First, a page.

As I write this, looking outside my window on a cold, crisp morning, my mind wanders to a Shakespeare Sonnet:
That time of year thou mayst in me behold
When yellow leaves, or none, or few, do hang
Upon those boughs which shake against the cold,
Bare ruin’d choirs, where late the sweet birds sang.
There is a golden sun illuminating the clear, blue sky. Clouds are forming, just a few in number at present.
The trees have lost their leaves, but the sunshine glimmers off the dew on the grass. Quite beautiful.
The cold in itself offers its own beauty – a freshness, an alertness. Seasons change; our interpretations of life around us changes.
What good is the warmth of summer, without the cold of winter to give it sweetness.
(John Steinbeck, Travels with Charley: In Search of America)
For many, winter is a lonely time. Percy Shelley in Ode to the West Wind reflects the hope of many:
If winter comes, can spring be far behind?
When you read through ‘De-versify’, the latest collection of poems from Denny Bradbury, you discover a variety of works. One such piece highlights the link many people feel between the chill, the bleakness and their own internal sadness.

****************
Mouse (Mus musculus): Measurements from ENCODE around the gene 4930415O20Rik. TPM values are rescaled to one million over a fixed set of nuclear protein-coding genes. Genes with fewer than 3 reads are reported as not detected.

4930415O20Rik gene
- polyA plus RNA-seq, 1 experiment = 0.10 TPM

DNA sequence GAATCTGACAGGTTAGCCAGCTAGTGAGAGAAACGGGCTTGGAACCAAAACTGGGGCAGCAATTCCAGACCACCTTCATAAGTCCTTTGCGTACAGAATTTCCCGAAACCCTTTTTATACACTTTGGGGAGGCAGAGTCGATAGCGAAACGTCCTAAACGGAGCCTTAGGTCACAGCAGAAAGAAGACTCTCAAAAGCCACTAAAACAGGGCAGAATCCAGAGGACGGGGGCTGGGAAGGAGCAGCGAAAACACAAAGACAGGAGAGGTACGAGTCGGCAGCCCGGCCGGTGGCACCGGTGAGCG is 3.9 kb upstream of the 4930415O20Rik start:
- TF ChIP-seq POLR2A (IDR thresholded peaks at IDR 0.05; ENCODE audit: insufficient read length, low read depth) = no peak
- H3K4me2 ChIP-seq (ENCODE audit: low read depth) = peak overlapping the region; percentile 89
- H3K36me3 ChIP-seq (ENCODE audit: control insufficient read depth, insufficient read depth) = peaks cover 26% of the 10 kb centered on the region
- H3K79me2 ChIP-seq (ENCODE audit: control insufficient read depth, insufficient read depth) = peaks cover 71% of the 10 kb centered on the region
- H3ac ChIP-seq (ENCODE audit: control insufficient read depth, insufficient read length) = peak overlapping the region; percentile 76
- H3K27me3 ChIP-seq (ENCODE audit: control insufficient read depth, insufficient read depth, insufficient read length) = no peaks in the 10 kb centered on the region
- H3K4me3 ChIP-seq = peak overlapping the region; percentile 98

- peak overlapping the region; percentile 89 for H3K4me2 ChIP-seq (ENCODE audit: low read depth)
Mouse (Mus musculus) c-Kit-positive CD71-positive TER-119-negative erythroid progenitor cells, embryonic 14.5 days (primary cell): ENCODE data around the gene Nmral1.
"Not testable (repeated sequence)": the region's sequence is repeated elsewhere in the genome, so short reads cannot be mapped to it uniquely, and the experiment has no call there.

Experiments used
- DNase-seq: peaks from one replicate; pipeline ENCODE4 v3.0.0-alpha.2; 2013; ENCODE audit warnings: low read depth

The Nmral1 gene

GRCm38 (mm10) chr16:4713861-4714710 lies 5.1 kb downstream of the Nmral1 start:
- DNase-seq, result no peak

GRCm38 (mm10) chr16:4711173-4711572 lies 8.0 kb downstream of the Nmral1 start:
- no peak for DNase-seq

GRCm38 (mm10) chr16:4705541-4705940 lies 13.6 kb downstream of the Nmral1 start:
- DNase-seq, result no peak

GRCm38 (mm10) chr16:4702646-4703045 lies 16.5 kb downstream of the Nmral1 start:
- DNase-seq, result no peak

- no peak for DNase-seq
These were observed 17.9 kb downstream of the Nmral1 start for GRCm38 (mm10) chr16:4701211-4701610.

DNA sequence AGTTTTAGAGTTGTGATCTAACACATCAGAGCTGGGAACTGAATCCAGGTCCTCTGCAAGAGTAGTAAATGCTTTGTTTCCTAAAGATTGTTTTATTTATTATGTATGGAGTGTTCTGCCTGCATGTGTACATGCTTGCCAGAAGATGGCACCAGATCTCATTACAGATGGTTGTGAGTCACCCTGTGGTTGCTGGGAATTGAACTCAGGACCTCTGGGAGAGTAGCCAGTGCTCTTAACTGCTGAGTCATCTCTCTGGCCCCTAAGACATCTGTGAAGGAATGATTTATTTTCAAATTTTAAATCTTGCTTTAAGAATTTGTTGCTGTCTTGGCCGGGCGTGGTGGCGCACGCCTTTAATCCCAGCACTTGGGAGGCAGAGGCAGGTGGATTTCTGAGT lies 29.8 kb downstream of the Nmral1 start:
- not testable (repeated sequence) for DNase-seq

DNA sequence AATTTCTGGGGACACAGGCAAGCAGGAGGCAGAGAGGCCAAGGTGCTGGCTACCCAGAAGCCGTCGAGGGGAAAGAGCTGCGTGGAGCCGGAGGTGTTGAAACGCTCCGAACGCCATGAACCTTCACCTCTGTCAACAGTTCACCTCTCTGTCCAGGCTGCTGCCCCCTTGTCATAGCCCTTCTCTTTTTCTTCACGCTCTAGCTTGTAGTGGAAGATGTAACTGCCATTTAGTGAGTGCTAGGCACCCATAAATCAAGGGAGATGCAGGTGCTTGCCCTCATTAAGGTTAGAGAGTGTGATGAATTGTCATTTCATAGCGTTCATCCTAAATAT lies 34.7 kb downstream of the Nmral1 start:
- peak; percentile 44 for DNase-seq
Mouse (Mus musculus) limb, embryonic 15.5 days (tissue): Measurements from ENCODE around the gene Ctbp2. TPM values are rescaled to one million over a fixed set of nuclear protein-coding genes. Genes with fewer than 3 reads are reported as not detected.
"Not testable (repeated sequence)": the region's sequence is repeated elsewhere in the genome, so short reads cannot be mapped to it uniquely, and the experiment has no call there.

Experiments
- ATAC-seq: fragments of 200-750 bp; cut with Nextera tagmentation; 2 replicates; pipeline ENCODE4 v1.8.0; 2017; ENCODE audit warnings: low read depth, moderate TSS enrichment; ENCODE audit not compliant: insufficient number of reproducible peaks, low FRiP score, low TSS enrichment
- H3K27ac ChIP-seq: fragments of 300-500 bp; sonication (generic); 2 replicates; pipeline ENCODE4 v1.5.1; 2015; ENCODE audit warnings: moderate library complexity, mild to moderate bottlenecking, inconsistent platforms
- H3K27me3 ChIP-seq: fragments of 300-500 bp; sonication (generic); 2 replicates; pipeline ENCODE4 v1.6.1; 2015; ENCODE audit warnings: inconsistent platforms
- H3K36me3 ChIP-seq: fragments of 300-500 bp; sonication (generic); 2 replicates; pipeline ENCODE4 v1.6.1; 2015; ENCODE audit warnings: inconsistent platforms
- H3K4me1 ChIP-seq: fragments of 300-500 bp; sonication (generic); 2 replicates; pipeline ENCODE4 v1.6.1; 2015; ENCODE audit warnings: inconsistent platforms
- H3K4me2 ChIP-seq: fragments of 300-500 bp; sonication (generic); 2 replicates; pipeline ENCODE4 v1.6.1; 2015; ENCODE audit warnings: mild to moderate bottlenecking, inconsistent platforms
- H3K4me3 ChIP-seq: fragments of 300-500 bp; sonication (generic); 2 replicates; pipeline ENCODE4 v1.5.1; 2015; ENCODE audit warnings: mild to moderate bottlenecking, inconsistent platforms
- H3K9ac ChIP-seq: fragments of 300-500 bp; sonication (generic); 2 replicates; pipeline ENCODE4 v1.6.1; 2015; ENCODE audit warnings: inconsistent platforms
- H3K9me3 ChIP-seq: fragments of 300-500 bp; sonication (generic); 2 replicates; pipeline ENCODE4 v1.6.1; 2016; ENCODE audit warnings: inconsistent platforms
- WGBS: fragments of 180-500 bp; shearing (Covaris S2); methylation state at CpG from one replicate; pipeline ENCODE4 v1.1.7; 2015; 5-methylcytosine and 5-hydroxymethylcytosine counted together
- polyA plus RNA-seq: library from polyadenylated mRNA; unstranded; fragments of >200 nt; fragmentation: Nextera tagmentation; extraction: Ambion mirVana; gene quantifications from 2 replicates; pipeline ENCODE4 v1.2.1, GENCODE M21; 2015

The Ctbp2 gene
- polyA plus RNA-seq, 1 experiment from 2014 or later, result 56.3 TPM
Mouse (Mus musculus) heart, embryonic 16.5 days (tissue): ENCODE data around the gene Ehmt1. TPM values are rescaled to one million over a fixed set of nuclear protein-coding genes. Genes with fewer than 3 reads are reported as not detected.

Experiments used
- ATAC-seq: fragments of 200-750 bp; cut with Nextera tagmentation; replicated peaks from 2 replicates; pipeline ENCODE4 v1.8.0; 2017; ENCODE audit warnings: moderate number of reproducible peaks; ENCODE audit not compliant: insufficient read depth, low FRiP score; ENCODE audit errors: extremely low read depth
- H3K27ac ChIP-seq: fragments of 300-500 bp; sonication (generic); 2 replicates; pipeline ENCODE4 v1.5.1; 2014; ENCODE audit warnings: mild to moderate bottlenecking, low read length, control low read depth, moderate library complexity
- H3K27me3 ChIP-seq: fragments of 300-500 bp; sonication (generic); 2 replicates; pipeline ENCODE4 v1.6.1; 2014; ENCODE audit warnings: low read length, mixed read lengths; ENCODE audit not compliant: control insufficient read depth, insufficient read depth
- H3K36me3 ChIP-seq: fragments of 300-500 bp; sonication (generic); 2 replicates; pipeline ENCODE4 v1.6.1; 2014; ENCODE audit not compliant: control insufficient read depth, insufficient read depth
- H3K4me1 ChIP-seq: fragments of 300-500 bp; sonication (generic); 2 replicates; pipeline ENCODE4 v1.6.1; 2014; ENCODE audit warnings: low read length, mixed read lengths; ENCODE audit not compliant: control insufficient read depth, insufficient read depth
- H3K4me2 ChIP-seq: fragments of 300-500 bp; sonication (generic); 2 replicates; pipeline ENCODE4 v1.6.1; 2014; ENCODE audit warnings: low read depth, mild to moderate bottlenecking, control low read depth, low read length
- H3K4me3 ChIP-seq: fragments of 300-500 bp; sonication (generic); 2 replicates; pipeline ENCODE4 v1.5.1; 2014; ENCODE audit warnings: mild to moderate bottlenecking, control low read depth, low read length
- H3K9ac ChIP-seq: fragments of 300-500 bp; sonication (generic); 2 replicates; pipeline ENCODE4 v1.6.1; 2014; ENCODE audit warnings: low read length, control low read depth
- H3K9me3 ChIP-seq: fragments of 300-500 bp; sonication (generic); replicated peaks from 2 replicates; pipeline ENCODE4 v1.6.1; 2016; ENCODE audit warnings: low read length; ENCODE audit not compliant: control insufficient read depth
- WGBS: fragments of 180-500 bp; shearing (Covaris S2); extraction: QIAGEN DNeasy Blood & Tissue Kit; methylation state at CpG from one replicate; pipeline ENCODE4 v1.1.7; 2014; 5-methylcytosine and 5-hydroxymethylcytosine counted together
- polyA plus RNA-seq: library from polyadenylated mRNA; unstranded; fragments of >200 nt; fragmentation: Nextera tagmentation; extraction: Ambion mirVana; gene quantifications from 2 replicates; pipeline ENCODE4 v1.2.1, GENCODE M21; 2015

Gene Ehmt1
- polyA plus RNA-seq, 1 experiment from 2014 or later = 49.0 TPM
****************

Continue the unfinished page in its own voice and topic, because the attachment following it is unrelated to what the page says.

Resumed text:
Reading the opening lines to Winter Soul you come across visual descriptions, setting the scene of the day:
Crisp clear air of deepest winter
Sky streaked so with pastel hue
Yet when you move on another two lines, the truth of the poem is brough to the fore:
Dig into my soul with icy finger
Make my heart with leaden blue
If we look back to 1781 we come across poet Robert Burns. Here we see his interpretation of winter and it’s meaning, taken from his poem Winter: A Dirge:
“The sweeping blast, the sky o’ercast,”
The joyless winter day
Let others fear, to me more dear
Than all the pride of May:
The tempest’s howl, it soothes my soul,
My griefs it seems to join;
The leafless trees my fancy please,
Their fate resembles mine!
Loneliness and sadness are emotions frequently associated with the cold, bleak winter months – cold and bleak are words used to describe weather as well as characters.
Often, as we saw with Percy Shelley, hope is an emotion which guides people through the wintry days and nights. A.A. Milne describes quite beautifully the moment when Spring has arrived in When We Were Very Young:
“She turned to the sunlight
And shook her yellow head,
And whispered to her neighbor:
“Winter is dead.”